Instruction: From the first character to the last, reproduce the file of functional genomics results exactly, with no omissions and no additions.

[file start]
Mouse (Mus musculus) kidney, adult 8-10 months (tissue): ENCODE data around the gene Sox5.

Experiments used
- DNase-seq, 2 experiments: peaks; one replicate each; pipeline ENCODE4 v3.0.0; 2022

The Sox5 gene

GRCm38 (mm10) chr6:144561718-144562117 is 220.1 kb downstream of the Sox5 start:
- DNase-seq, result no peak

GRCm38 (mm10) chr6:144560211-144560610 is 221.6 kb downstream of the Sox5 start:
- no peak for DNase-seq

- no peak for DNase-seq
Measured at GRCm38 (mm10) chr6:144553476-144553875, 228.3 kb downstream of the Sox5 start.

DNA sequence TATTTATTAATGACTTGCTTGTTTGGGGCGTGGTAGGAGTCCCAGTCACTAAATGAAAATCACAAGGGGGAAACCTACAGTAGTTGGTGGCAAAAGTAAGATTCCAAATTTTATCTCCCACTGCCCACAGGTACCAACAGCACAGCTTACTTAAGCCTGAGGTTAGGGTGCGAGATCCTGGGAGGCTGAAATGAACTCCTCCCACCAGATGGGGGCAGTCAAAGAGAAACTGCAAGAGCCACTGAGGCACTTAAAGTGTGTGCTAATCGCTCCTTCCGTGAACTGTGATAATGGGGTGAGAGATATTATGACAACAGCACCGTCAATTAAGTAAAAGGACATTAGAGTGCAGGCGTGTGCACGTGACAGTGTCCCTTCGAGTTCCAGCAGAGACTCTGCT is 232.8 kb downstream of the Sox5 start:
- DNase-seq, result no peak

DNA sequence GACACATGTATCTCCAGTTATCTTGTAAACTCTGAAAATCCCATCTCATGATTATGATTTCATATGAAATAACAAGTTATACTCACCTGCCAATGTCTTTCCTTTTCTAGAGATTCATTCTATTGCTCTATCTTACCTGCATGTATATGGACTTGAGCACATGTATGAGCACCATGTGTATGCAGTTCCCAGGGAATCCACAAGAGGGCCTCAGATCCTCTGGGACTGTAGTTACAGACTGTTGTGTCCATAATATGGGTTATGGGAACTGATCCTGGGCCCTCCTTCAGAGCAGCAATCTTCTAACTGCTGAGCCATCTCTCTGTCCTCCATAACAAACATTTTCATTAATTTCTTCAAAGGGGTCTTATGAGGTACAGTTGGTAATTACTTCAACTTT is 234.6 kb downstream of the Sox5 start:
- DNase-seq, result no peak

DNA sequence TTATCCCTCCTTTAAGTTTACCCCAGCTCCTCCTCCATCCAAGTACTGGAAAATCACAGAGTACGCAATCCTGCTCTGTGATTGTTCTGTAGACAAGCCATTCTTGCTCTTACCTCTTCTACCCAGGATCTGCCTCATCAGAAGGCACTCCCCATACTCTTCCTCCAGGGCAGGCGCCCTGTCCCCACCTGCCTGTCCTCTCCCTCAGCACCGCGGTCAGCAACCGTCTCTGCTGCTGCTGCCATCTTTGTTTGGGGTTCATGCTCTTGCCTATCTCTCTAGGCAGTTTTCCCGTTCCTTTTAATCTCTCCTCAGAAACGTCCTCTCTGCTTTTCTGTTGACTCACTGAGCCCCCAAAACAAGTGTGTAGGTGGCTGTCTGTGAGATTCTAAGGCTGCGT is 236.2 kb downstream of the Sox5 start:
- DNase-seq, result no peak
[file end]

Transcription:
Mouse (Mus musculus) kidney, adult 8-10 months (tissue): ENCODE data around the gene Sox5.

Experiments used
- DNase-seq, 2 experiments: peaks; one replicate each; pipeline ENCODE4 v3.0.0; 2022

The Sox5 gene

GRCm38 (mm10) chr6:144561718-144562117 is 220.1 kb downstream of the Sox5 start:
- DNase-seq, result no peak

GRCm38 (mm10) chr6:144560211-144560610 is 221.6 kb downstream of the Sox5 start:
- no peak for DNase-seq

- no peak for DNase-seq
Measured at GRCm38 (mm10) chr6:144553476-144553875, 228.3 kb downstream of the Sox5 start.

DNA sequence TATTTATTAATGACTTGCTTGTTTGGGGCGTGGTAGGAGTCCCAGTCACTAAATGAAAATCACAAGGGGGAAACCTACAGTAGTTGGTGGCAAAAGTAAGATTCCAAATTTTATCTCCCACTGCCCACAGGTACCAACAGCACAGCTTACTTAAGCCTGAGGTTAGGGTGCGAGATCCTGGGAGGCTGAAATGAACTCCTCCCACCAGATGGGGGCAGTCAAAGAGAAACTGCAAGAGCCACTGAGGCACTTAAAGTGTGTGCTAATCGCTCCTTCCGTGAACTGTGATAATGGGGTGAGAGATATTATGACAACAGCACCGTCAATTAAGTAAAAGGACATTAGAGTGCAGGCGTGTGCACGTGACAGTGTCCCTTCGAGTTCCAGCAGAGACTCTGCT is 232.8 kb downstream of the Sox5 start:
- DNase-seq, result no peak

DNA sequence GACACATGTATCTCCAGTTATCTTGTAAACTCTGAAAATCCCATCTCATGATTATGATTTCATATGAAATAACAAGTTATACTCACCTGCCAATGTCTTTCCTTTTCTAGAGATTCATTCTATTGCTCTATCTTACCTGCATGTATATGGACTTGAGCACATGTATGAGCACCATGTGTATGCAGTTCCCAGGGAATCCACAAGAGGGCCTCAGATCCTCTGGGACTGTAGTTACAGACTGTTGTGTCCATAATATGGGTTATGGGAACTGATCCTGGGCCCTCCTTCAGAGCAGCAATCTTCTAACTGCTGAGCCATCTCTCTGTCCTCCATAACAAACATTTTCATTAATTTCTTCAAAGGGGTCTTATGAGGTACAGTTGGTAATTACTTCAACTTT is 234.6 kb downstream of the Sox5 start:
- DNase-seq, result no peak

DNA sequence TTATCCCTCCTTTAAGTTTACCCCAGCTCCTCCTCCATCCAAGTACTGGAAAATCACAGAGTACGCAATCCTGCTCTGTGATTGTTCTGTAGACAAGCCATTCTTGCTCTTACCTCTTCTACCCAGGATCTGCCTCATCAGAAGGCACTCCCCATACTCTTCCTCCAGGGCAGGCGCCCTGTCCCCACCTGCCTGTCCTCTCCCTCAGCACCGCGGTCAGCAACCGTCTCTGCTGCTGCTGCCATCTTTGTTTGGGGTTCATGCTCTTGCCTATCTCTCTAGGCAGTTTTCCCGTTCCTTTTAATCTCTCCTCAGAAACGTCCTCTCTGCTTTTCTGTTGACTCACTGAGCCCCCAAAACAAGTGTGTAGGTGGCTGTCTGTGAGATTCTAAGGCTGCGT is 236.2 kb downstream of the Sox5 start:
- DNase-seq, result no peak